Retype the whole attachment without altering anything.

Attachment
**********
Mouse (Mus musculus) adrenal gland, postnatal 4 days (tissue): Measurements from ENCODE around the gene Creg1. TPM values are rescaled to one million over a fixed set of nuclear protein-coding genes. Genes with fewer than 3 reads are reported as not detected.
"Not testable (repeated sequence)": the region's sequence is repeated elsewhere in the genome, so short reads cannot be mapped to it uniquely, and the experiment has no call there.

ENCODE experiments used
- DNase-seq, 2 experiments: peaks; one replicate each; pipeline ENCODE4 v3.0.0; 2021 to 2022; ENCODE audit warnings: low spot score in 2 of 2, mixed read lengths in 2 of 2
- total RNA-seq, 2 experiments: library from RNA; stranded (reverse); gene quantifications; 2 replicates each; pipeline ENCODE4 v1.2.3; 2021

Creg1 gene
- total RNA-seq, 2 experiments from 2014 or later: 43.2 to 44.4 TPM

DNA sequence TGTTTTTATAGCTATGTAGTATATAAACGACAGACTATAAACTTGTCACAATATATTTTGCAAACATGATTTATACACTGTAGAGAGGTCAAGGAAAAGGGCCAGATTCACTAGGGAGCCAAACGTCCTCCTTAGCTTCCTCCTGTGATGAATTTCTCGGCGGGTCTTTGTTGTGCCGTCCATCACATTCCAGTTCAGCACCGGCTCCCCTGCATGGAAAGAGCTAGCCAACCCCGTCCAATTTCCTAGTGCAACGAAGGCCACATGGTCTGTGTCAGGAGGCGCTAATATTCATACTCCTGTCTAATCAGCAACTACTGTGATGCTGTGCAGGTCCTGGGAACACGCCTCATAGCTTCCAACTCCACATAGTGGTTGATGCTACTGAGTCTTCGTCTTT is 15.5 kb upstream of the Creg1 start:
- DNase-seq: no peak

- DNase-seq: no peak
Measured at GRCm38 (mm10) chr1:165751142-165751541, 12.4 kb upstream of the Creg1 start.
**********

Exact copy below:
Mouse (Mus musculus) adrenal gland, postnatal 4 days (tissue): Measurements from ENCODE around the gene Creg1. TPM values are rescaled to one million over a fixed set of nuclear protein-coding genes. Genes with fewer than 3 reads are reported as not detected.
"Not testable (repeated sequence)": the region's sequence is repeated elsewhere in the genome, so short reads cannot be mapped to it uniquely, and the experiment has no call there.

ENCODE experiments used
- DNase-seq, 2 experiments: peaks; one replicate each; pipeline ENCODE4 v3.0.0; 2021 to 2022; ENCODE audit warnings: low spot score in 2 of 2, mixed read lengths in 2 of 2
- total RNA-seq, 2 experiments: library from RNA; stranded (reverse); gene quantifications; 2 replicates each; pipeline ENCODE4 v1.2.3; 2021

Creg1 gene
- total RNA-seq, 2 experiments from 2014 or later: 43.2 to 44.4 TPM

DNA sequence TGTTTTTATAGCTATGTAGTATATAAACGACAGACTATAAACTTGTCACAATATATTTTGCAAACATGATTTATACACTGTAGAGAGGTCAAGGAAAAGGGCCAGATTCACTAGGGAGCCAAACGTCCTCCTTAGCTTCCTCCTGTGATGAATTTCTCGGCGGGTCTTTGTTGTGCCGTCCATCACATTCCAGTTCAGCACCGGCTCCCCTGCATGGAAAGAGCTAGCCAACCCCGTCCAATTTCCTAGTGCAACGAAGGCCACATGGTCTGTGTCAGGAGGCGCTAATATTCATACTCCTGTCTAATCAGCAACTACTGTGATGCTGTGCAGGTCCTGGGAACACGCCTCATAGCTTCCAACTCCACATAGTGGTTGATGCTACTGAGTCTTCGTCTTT is 15.5 kb upstream of the Creg1 start:
- DNase-seq: no peak

- DNase-seq: no peak
Measured at GRCm38 (mm10) chr1:165751142-165751541, 12.4 kb upstream of the Creg1 start.